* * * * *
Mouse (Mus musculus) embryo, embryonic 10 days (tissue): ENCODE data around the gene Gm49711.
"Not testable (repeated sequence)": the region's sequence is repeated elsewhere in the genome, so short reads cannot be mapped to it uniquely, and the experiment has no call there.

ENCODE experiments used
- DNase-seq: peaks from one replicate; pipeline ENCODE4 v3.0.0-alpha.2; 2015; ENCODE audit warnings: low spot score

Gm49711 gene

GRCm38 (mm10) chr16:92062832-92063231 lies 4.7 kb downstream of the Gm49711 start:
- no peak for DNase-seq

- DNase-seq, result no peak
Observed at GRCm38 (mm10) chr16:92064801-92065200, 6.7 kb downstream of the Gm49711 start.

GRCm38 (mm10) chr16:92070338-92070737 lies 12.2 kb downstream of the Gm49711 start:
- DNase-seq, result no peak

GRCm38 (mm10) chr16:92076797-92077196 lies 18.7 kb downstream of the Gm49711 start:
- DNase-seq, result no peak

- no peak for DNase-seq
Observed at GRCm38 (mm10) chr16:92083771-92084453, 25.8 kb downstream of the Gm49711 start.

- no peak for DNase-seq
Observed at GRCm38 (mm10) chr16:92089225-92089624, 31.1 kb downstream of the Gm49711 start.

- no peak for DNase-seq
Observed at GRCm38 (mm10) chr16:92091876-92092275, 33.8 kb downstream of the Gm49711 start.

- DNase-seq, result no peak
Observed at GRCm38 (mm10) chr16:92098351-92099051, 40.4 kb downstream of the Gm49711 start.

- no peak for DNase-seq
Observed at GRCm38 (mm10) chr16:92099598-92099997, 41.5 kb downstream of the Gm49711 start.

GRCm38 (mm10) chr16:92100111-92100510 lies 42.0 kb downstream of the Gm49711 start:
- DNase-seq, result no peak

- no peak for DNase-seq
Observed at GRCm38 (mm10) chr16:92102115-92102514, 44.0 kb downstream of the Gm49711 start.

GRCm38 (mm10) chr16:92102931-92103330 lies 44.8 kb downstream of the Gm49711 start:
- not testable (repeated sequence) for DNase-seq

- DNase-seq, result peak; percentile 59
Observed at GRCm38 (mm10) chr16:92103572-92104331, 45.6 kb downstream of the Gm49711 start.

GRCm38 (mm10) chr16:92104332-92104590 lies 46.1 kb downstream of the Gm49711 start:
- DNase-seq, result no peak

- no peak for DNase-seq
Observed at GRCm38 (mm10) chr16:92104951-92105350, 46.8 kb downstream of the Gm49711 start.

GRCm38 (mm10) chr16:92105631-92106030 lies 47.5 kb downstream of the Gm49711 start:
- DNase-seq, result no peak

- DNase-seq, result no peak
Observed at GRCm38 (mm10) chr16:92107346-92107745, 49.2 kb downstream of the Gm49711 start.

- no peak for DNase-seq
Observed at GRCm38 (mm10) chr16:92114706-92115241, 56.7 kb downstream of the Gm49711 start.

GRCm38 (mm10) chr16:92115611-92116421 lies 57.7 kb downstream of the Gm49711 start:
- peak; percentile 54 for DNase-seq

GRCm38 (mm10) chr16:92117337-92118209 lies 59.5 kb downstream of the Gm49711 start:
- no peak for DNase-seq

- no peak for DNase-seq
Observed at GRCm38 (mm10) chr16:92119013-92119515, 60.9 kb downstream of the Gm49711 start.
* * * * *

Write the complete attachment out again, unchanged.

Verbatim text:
Mouse (Mus musculus) embryo, embryonic 10 days (tissue): ENCODE data around the gene Gm49711.
"Not testable (repeated sequence)": the region's sequence is repeated elsewhere in the genome, so short reads cannot be mapped to it uniquely, and the experiment has no call there.

ENCODE experiments used
- DNase-seq: peaks from one replicate; pipeline ENCODE4 v3.0.0-alpha.2; 2015; ENCODE audit warnings: low spot score

Gm49711 gene

GRCm38 (mm10) chr16:92062832-92063231 lies 4.7 kb downstream of the Gm49711 start:
- no peak for DNase-seq

- DNase-seq, result no peak
Observed at GRCm38 (mm10) chr16:92064801-92065200, 6.7 kb downstream of the Gm49711 start.

GRCm38 (mm10) chr16:92070338-92070737 lies 12.2 kb downstream of the Gm49711 start:
- DNase-seq, result no peak

GRCm38 (mm10) chr16:92076797-92077196 lies 18.7 kb downstream of the Gm49711 start:
- DNase-seq, result no peak

- no peak for DNase-seq
Observed at GRCm38 (mm10) chr16:92083771-92084453, 25.8 kb downstream of the Gm49711 start.

- no peak for DNase-seq
Observed at GRCm38 (mm10) chr16:92089225-92089624, 31.1 kb downstream of the Gm49711 start.

- no peak for DNase-seq
Observed at GRCm38 (mm10) chr16:92091876-92092275, 33.8 kb downstream of the Gm49711 start.

- DNase-seq, result no peak
Observed at GRCm38 (mm10) chr16:92098351-92099051, 40.4 kb downstream of the Gm49711 start.

- no peak for DNase-seq
Observed at GRCm38 (mm10) chr16:92099598-92099997, 41.5 kb downstream of the Gm49711 start.

GRCm38 (mm10) chr16:92100111-92100510 lies 42.0 kb downstream of the Gm49711 start:
- DNase-seq, result no peak

- no peak for DNase-seq
Observed at GRCm38 (mm10) chr16:92102115-92102514, 44.0 kb downstream of the Gm49711 start.

GRCm38 (mm10) chr16:92102931-92103330 lies 44.8 kb downstream of the Gm49711 start:
- not testable (repeated sequence) for DNase-seq

- DNase-seq, result peak; percentile 59
Observed at GRCm38 (mm10) chr16:92103572-92104331, 45.6 kb downstream of the Gm49711 start.

GRCm38 (mm10) chr16:92104332-92104590 lies 46.1 kb downstream of the Gm49711 start:
- DNase-seq, result no peak

- no peak for DNase-seq
Observed at GRCm38 (mm10) chr16:92104951-92105350, 46.8 kb downstream of the Gm49711 start.

GRCm38 (mm10) chr16:92105631-92106030 lies 47.5 kb downstream of the Gm49711 start:
- DNase-seq, result no peak

- DNase-seq, result no peak
Observed at GRCm38 (mm10) chr16:92107346-92107745, 49.2 kb downstream of the Gm49711 start.

- no peak for DNase-seq
Observed at GRCm38 (mm10) chr16:92114706-92115241, 56.7 kb downstream of the Gm49711 start.

GRCm38 (mm10) chr16:92115611-92116421 lies 57.7 kb downstream of the Gm49711 start:
- peak; percentile 54 for DNase-seq

GRCm38 (mm10) chr16:92117337-92118209 lies 59.5 kb downstream of the Gm49711 start:
- no peak for DNase-seq

- no peak for DNase-seq
Observed at GRCm38 (mm10) chr16:92119013-92119515, 60.9 kb downstream of the Gm49711 start.